"I rejoice in having been enrolled under the sign of a great name, like a soldier assigned by grace to the following of an Emperor. Dumb, I have been given a voice, and I long to bear witness to your children in a hymn of praise, for you have brought me out of captivity. In your wisdom you have sought out the foolish, you have brought life, you have refreshed the needy, you have brought the dead back to life, you have called me from afar to approach your majesty; although a stranger to the fellowship of Israel, by the grace of Christ you have willed me to be one with the Communion of Saints. Therefore I cleave to you. and when you have taught me how I shall sing psalms to your name, I shall sing and bless your name for ever and unto the ages of ages."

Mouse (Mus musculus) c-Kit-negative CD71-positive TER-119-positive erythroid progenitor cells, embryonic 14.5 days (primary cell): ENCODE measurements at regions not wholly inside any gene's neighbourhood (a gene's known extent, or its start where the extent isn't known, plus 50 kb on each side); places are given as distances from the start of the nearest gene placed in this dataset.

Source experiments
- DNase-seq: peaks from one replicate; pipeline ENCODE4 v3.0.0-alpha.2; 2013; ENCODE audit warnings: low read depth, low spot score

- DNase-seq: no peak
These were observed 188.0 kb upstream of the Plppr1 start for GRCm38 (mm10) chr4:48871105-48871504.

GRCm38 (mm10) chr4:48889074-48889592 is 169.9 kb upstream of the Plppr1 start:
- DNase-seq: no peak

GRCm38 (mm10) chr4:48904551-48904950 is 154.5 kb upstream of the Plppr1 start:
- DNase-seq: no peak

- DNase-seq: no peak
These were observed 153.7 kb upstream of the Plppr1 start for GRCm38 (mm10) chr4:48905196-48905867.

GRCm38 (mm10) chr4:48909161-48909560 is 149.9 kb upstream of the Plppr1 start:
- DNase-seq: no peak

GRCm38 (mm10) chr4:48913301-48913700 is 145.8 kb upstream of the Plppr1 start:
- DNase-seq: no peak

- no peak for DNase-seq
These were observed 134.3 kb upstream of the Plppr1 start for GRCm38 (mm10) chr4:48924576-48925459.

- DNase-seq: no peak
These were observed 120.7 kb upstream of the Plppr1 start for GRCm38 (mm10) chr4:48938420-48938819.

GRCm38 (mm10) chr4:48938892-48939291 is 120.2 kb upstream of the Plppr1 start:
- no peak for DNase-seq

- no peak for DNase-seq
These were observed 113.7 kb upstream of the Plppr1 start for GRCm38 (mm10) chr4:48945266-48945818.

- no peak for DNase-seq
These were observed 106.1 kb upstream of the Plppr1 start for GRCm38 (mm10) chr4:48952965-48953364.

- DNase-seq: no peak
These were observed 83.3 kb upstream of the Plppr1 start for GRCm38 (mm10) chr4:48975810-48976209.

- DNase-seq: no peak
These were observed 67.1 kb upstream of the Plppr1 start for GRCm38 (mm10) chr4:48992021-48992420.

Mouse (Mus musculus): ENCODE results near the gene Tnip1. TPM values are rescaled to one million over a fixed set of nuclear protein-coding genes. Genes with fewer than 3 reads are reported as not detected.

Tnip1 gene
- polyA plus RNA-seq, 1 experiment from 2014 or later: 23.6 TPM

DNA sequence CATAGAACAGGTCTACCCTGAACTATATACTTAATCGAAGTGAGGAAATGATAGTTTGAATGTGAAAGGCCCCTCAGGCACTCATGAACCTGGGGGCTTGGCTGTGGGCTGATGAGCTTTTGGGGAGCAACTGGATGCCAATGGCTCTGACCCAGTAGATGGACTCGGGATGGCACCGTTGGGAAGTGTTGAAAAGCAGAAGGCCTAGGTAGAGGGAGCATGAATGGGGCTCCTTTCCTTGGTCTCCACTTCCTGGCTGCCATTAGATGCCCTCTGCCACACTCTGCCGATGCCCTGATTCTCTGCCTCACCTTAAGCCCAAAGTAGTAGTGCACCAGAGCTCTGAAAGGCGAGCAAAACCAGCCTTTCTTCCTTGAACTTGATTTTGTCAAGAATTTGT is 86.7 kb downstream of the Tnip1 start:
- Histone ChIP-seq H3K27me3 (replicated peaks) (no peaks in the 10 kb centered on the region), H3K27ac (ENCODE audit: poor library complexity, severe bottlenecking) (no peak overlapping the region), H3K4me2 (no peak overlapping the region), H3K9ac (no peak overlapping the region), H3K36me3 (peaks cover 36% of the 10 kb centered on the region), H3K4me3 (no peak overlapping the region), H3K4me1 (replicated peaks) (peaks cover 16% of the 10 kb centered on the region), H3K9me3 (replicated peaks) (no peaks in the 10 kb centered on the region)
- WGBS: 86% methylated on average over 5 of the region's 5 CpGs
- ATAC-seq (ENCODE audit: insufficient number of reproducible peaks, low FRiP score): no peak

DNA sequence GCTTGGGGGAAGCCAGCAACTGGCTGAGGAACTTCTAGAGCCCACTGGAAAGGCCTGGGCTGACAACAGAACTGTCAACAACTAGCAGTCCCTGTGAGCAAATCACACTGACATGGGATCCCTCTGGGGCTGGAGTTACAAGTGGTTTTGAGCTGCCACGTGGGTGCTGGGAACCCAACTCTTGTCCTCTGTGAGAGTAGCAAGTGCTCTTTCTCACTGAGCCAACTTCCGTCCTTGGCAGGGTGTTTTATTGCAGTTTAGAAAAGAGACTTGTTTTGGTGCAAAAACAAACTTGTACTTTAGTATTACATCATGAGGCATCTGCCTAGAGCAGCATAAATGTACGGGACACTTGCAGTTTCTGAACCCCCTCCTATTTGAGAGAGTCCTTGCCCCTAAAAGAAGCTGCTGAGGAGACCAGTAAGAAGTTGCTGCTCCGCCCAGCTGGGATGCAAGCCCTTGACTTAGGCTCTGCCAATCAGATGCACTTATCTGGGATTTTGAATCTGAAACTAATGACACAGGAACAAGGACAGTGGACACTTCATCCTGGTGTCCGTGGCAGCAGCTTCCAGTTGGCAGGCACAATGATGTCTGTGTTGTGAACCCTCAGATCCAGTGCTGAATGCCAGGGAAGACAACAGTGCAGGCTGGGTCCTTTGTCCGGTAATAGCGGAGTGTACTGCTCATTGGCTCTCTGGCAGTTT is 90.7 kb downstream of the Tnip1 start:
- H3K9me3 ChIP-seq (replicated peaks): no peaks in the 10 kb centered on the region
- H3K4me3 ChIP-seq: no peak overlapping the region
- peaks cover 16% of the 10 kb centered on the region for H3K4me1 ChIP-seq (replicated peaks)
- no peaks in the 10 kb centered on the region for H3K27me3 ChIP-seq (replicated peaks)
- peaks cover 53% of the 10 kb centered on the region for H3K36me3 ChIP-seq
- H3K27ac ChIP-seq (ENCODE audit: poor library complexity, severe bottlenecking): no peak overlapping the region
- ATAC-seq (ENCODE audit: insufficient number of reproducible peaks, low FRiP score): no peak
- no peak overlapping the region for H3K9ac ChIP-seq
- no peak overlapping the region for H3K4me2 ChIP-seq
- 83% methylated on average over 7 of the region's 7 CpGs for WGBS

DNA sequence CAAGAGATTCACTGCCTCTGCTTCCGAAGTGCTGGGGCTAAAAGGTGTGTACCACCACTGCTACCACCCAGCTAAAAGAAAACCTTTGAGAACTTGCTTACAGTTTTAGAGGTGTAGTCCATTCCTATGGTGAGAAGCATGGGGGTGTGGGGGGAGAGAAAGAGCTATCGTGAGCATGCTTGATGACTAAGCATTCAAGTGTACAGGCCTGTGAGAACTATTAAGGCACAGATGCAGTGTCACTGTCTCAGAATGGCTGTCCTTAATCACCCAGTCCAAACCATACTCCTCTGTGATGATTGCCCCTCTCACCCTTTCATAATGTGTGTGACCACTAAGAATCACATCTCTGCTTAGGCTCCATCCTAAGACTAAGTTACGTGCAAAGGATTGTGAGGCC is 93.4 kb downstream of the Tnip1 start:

At the time when Posthumius was baptised he was quite unlettered, but he grew in the name of the Lord with increased faith and virtue from day to day. He was on fire with a zeal for brotherly love, and bound himself to all the brothers in the bonds of humility. He keenly felt the demands of love, and sought out all the brothers who were members at that time of the local churches. He learned how to sing the psalms, he chastised his body with fasting, day and night he prayed to God. He dined on the herbs of the field, his drink was cold water. He covered his body with a hair shirt and tired himself out by running about in the desert in order to subdue his body. He considered it a sin to neglect any part of his routine. He avoided idle speech, he learned how to bend his ear to the divine books. He detested all bad language. He was a model of purity in all his prayer.